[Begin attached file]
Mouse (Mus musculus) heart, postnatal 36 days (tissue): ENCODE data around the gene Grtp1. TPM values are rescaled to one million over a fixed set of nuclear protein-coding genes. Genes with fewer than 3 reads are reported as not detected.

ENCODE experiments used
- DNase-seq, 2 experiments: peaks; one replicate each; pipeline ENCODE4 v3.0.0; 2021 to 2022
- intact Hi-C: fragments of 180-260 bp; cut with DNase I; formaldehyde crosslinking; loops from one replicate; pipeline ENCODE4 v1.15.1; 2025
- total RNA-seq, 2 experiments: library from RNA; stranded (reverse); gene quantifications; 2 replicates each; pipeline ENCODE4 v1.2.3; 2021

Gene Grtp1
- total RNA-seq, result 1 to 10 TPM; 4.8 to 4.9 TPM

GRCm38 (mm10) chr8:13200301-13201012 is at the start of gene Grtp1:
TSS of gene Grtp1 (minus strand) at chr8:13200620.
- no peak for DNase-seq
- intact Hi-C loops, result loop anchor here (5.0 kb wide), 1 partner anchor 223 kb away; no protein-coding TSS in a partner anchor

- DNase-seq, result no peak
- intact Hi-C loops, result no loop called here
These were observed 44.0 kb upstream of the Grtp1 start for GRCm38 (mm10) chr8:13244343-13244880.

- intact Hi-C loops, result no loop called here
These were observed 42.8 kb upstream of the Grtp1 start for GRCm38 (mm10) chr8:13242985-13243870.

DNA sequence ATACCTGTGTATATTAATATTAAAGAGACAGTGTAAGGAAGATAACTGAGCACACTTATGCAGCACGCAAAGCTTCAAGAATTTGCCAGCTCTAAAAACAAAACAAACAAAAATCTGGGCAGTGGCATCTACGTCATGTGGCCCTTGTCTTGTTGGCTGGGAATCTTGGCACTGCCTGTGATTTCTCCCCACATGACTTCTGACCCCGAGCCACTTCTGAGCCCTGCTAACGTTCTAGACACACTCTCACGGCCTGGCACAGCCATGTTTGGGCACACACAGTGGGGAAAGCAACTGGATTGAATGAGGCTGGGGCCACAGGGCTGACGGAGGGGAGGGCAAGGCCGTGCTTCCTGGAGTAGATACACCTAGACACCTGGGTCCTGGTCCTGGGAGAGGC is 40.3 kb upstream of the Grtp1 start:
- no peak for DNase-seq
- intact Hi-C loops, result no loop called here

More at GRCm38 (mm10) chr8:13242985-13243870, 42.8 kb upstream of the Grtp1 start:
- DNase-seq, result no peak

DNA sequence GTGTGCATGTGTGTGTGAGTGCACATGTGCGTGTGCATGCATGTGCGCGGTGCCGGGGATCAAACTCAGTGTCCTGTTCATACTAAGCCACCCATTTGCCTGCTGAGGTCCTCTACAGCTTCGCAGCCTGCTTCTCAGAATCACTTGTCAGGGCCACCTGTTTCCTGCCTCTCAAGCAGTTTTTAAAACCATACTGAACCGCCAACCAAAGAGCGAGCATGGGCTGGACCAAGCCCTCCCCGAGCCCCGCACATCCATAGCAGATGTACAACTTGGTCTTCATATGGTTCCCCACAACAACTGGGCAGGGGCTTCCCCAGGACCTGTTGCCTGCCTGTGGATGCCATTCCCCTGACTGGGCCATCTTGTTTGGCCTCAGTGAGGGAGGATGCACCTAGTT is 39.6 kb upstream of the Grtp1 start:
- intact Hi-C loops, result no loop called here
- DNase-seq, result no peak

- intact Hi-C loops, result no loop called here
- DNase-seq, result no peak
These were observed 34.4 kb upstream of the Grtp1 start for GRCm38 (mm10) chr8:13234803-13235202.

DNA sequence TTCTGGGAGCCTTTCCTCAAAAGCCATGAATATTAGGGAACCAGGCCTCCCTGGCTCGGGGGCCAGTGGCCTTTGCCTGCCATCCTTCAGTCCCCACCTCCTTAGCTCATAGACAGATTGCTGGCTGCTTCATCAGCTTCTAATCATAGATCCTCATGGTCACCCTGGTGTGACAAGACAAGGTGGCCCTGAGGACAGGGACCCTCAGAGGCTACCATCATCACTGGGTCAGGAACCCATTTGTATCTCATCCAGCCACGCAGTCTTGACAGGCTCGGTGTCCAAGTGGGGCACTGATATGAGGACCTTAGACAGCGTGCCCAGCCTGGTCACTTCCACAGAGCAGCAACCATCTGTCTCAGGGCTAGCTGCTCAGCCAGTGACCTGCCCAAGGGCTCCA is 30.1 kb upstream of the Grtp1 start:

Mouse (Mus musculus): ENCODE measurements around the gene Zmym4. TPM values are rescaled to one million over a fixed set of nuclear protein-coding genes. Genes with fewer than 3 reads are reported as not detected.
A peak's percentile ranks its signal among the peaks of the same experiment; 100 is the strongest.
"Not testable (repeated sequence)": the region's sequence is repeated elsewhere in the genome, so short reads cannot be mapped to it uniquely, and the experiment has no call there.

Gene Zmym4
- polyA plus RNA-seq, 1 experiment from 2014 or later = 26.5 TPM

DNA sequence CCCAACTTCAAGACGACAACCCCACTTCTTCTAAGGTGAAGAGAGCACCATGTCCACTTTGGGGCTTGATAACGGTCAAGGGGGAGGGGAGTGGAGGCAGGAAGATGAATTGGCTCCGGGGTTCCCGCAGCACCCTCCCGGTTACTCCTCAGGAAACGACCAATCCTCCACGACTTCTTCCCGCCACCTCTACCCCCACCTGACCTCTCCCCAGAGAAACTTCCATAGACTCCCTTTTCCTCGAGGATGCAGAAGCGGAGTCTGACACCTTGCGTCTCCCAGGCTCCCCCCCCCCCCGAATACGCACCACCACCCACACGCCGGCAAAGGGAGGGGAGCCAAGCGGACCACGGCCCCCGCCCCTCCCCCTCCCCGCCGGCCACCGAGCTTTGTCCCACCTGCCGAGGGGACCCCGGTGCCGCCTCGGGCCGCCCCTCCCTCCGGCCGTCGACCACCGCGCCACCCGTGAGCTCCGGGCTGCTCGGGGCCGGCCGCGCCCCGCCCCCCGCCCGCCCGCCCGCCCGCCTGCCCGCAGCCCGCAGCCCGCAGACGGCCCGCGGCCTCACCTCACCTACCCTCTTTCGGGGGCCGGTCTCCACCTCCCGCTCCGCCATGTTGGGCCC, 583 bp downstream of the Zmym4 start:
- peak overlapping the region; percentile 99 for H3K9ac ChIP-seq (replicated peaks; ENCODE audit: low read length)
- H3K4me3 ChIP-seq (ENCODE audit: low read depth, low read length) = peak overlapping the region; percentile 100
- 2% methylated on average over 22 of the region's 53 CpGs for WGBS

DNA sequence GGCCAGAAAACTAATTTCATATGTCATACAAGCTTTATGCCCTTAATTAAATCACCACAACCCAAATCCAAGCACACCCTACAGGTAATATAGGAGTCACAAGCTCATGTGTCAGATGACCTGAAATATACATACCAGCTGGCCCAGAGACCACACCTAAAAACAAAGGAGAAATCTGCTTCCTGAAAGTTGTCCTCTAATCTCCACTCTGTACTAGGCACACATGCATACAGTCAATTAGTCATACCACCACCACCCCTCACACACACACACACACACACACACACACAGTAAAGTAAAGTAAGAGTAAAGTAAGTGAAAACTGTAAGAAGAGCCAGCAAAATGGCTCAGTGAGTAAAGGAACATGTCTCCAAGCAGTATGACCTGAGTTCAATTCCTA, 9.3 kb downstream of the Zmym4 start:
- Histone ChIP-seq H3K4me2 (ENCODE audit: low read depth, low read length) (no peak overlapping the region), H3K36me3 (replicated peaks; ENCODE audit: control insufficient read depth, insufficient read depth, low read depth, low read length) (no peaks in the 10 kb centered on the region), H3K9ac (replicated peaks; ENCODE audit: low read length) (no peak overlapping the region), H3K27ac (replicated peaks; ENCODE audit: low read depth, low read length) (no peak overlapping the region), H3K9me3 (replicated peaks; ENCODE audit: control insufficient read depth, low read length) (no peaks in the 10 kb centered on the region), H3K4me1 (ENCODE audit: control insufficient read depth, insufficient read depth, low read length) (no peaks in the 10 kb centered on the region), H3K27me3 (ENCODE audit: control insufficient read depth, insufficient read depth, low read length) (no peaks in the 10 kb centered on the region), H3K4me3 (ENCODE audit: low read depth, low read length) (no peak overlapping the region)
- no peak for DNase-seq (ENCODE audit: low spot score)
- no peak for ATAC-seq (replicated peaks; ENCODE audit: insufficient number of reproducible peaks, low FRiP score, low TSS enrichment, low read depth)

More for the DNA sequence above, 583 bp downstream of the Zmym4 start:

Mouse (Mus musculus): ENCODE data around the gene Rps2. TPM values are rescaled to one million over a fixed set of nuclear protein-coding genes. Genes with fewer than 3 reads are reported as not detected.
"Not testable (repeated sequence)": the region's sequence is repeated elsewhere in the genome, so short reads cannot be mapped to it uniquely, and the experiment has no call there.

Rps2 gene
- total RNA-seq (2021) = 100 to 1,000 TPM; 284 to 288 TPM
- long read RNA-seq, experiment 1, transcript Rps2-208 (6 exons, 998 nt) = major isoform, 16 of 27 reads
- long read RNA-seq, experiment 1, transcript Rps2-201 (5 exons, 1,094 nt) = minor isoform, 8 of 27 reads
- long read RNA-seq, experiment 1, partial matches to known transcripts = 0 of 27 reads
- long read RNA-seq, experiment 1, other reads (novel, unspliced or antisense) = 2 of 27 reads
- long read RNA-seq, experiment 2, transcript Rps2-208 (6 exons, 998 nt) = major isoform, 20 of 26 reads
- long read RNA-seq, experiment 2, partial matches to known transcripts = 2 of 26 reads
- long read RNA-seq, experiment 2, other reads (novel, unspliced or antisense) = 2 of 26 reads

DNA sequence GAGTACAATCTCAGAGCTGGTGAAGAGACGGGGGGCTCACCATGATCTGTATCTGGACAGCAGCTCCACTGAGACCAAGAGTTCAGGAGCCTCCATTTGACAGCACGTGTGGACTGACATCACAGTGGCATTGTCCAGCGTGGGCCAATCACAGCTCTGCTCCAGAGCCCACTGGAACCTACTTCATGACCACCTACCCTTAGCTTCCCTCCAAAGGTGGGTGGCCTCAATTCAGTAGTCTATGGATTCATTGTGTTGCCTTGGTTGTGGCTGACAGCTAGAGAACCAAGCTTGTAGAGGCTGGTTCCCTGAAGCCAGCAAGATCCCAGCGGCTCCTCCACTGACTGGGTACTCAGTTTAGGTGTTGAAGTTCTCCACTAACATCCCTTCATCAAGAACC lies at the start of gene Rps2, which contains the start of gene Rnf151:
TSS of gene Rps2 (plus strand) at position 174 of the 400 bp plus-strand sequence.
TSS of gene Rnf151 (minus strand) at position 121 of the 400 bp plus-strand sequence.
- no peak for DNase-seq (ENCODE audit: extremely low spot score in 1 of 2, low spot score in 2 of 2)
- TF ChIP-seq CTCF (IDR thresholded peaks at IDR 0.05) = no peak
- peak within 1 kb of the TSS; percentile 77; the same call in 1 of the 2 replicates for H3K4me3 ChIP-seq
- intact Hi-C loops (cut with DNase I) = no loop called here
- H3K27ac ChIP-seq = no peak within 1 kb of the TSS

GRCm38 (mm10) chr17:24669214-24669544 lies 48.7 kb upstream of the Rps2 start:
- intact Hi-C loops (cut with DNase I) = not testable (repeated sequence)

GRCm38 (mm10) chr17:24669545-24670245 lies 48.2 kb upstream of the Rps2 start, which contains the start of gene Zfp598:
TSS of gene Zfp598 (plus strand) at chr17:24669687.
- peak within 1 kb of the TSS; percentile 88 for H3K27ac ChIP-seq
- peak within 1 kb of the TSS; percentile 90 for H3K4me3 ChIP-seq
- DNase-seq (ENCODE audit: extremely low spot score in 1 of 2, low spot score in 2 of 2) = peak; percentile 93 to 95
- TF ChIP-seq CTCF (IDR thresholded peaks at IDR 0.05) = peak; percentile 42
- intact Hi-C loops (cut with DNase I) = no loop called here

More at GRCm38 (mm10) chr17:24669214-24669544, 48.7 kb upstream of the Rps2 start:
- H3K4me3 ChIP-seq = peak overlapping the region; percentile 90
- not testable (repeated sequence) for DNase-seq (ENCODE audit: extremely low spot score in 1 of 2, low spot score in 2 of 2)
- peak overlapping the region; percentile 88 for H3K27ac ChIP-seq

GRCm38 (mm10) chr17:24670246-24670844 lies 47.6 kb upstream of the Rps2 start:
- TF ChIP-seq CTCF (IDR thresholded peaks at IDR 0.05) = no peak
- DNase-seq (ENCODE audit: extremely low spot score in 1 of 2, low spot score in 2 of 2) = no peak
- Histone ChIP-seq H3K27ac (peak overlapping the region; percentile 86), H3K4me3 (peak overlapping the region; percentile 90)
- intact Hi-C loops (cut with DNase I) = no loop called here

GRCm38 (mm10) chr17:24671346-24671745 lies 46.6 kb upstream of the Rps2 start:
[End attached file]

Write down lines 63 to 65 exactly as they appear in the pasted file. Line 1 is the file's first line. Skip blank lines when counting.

- intact Hi-C loops (cut with DNase I) = not testable (repeated sequence)

GRCm38 (mm10) chr17:24669545-24670245 lies 48.2 kb upstream of the Rps2 start, which contains the start of gene Zfp598:
TSS of gene Zfp598 (plus strand) at chr17:24669687.